Foster accuses Irish Government of being Brexit aggressor

DUP leader warns of ‘consequences’ if Theresa May presses ahead with draft deal

Arlene Foster: “There were solutions out there but unfortunately that was not the attitude that came from either the Irish Government or the European Union.” Photograph: Clodagh Kilcoyne/Reuters

Arlene Foster: “There were solutions out there but unfortunately that was not the attitude that came from either the Irish Government or the European Union.” Photograph: Clodagh Kilcoyne/Reuters

 

DUP leader Arlene Foster has accused the Irish Government of being the aggressor in the Brexit negotiations while warning there would be “consequences” if Theresa May pressed ahead with a deal that threatened Northern Ireland’s union with Britain.

Ms Foster, speaking at Westminster on Wednesday evening, appeared unimpressed with Taoiseach Leo Varadkar’s comment that he recognised that “for the unionist community this is quite a difficult time”.

Mr Varadkar reasserted in the Dáil on Wednesday that the Government respected the “territorial integrity of the UK and the principle of consent” of the Belfast Agreement.

Ms Foster, ahead of a meeting with the UK prime minister, said what was frustrating was that there were solutions to the Irish Border issue that did not necessitate the current political difficulties.

“We will not be led by anyone else. That has always been our position, and we certainly will not be led by the Irish Government, who have sought throughout to be the aggressive people in the process, and not looking for a solution,” she said.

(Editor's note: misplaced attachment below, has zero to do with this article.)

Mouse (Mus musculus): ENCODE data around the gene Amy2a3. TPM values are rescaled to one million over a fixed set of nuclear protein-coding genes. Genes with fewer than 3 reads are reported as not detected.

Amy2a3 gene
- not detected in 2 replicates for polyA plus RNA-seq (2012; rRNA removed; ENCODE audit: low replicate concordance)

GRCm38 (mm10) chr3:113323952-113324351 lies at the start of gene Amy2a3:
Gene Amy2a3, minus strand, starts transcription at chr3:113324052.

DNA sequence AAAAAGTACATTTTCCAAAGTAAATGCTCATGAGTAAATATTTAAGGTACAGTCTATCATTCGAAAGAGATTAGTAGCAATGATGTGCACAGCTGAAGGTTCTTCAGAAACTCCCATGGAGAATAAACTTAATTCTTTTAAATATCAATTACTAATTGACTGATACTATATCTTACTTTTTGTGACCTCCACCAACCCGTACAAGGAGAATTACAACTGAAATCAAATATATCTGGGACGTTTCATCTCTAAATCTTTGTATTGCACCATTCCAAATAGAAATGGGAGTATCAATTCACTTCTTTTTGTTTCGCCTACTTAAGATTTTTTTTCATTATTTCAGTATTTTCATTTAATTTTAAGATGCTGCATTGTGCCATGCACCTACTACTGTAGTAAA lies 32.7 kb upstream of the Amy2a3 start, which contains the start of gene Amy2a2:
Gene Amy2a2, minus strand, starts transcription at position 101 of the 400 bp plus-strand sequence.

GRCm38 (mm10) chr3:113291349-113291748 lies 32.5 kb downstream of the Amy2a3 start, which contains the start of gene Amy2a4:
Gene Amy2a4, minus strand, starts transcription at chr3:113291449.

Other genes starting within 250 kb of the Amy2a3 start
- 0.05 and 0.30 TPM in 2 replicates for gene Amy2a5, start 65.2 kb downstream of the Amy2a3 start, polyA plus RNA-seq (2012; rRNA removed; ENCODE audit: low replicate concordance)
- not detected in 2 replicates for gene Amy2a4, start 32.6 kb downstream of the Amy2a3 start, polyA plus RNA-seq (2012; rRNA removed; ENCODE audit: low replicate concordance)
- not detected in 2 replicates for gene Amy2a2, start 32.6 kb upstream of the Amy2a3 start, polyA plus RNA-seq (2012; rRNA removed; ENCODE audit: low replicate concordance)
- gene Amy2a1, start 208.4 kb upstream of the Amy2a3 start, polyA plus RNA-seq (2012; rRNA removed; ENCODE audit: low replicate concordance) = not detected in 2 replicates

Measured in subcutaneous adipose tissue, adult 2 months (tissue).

“There were solutions out there but unfortunately that was not the attitude that came from either the Irish Government or the European Union either,” she added.

Union break-up

Before getting sight of the draft deal, Ms Foster said that “on the narrative that has come out from the prime minister, it certainly does not seem that we could support it because it breaches the red line in terms of having differences between Northern Ireland and the rest of the United Kingdom”.

“In terms of regulation, obviously we would still be in the customs union as well and we cannot have that because we essentially would be rule-takers from Brussels without any democratic representation at all. We cannot have that and we cannot have the fact that it would be the break-up of the union.”

She said that in the meantime the agreement for the DUP to prop up Mrs May’s Tory government remained in place. She would not say whether she would seek to bring down the government and possibly usher in a Jeremy Corbyn-led Labour government. But she warned there would be consequences if the deal threatened the union.

“Of course there will be consequences. We could not as unionists support a deal that broke up the United Kingdom, ” said Ms Foster.

Cut the hysteria

SDLP leader Colum Eastwood called on Ms Foster and the DUP “to cut the hysteria and act on behalf of the people of Northern Ireland”.

“The reaction to a reported Brexit deal by the DUP is both flippant and irrational. I would remind Arlene Foster that her first priority is to defend political stability and the economic future of our people here,” he said.

“It’s time for cool heads, not knee-jerk reactions,” added Mr Eastwood.

The Ulster Unionist Party’s Steve Aiken said unionists had real concerns about any proposals that would undermine “Northern Ireland’s political integrity with the rest of the United Kingdom”.

“We don’t want to be any different from the rest of the United Kingdom. We want to see a good agreement post Brexit that works for everybody. We want to see everybody in a plus, plus situation if we can,” he added.

Steven Agnew of the Greens said the backstop was crucial in “lessening the impact of Brexit on Northern Ireland businesses and the wider economy”.

He added: “Overall, however, Brexit is not in the best interests of the people of the United Kingdom or Northern Ireland in particular. That’s why an informed and rational analysis of any Brexit deal and a People’s Vote is the only way forward.”

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